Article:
The Russian banks also borrowed extensively. When the Central Bank issued short-term bonds in 1997 the domestic banks were among the most eager to purchase them. In addition to borrowing in dollars and lending in rubles, the banks borrowed short term and lent long term. This caused a maturity mismatch when the people started running on the banks. The Russian banks were hit harder by the devaluation and default than any other sector of the economy. First, the banks’ debt obligation in foreign currencies skyrocketed as the ruble lost its value to the dollar. Second, the banks did not get back more than a 20 percent portion of what they had invested in the domestic bond market. Some banks had up to 70 percent of their assets in bonds that were now worthless. As a result, the Russian payment system fell apart.

The Crisis

After the moratorium on domestic banks’ payment of foreign debt panic set in and people started a run on the banks. During August, some 10 percent of retail deposits from 30 largest banks were withdrawn creating a shortage of bank liquidity. This was brought under control when the Central Bank allowed 50 percent of ruble deposits and 10 percent of foreign currency deposits to be transferred to Sberbank, which is owned 58 percent by the Central Bank of Russia and the only bank with sovereign guarantee. After a year Sberbank held between 75 to 80 percent of household deposits.

What first appeared to be a temporarily liquidity problem in the banking sector, turned into a long-term insolvency problem. By Western accounting standards, the entire Russian banking industry was insolvent in 1998. The Russian government’s support to the ailing banks was, however, modest by international standards and mainly targeted towards the 20 largest banks. People thought most of the banks would go under and that this would create a sounder banking sector. This proved wrong mainly due to the lack of bankruptcy enforcement. In the fall of 1998 only some 200 bank-licenses were withdrawn, and no major steps were taken to clean up in the ailing bank sector through reforms and bankruptcy enforcement.


It may be argued that the crisis was due to the fact that Russian banks were dealing more with financial manipulation than providing loans to productive enterprises in the real sector. On the other hand, one can argue that since the banks were not involved in the real economy their failure did not hurt GDP that much either. An additional explanation is the lack of supervision and regulation of the banking sector. Russia had loose capital adequacy requirements and most of the former state-owned banks expected the government to bail them out in case of financial problems. This belief led to massive risk taking by bank managers and asset stripping of credit institutions by major shareholders for their own benefits. Many of the well-connected oligarchs have later been accused of building up their fortunes by stripping the banks they had acquired cheaply for cash. As a result of extensive risk taking, non-performing loans (NPLs) accumulated. According to the Russian Central Bank (RCB) overdue loans were over 7 percent of total lending in September 1998. Moreover, RCB said there was a “dangerous concentration of bad loans” because half of the NPLs were on the books of the 5 largest banks, which account for one-third of the total lending to the economy. Bad debts of bank lending to the agriculture sector counted for 60 percent of total loans. By the end of July 1998 the commercial banks’ foreign liabilities, including deposits, exceeded their foreign assets by R115 billion ($18 billion before the devaluation) and accounted for 30 percent of all liabilities. The devaluation and default led to a depreciation of banks’ assets that worsened the mismatch between assets and liabilities even further.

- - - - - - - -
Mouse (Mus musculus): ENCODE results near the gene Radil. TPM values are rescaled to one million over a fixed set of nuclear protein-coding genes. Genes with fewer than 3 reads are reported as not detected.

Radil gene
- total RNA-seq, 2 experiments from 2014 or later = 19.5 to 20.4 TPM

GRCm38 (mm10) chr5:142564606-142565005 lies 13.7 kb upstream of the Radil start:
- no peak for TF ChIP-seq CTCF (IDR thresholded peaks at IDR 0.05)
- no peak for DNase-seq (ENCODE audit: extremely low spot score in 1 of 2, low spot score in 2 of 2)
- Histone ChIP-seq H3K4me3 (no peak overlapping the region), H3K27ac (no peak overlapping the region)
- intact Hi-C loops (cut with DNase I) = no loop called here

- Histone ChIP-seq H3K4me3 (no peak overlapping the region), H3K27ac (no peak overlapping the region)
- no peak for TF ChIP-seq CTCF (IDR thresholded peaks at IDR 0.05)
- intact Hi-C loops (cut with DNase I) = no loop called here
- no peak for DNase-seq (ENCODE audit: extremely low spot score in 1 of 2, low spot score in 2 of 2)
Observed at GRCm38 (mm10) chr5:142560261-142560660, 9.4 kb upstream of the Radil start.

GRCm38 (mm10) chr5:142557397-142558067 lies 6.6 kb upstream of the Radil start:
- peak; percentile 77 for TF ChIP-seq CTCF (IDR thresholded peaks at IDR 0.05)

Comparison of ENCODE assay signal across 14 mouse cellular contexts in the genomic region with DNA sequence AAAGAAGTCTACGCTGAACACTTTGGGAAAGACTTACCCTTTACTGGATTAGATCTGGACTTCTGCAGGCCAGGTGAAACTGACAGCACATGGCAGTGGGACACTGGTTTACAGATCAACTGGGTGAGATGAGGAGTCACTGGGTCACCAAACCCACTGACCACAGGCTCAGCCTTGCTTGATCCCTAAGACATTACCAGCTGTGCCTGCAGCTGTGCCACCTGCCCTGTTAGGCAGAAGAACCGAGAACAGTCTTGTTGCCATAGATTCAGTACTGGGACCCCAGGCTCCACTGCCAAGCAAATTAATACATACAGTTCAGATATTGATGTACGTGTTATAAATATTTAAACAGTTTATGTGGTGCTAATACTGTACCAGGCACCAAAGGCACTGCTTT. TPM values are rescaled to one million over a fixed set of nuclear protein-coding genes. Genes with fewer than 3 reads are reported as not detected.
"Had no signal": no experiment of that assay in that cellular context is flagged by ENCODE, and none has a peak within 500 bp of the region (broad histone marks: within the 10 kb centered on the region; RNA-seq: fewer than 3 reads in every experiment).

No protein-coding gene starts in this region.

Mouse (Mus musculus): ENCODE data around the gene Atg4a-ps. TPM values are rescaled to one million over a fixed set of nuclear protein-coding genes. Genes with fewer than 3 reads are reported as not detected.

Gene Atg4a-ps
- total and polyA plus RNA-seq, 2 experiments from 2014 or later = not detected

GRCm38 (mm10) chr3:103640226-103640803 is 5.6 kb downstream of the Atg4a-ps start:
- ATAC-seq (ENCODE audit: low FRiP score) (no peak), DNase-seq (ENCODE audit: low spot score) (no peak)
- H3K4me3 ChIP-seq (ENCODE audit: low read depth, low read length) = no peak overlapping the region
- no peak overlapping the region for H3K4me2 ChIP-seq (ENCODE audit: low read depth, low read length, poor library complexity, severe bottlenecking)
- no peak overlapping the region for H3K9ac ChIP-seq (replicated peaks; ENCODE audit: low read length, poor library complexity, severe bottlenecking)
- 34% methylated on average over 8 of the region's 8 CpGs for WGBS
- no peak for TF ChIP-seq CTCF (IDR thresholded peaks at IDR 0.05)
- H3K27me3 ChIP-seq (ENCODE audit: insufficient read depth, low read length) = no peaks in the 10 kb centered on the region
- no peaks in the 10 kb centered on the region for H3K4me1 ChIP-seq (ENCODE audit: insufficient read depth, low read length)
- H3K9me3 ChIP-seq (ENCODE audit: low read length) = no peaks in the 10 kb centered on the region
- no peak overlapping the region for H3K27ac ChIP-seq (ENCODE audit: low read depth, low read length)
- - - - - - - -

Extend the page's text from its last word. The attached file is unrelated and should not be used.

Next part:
However, the main cause of the banking crisis was the interaction between the need for financing and the fixed exchange rate regime, which combined led to very high interest rates to attract funds. These high interest rates in turn hurt already weak banks.


Following the devaluation, the value of accumulated private savings over the Soviet period lost almost 70 percent of its value to U.S. dollar. Consequently, ordinary Russians lost purchasing power and saw their life standard falling to under Soviet standards in months.

Some would argue that the banking crisis demonetized the economy even further and led to increased barter, which had been so common during the Soviet years. However, as the ruble was floated, liquidity came back into the system and the barter declined sharply.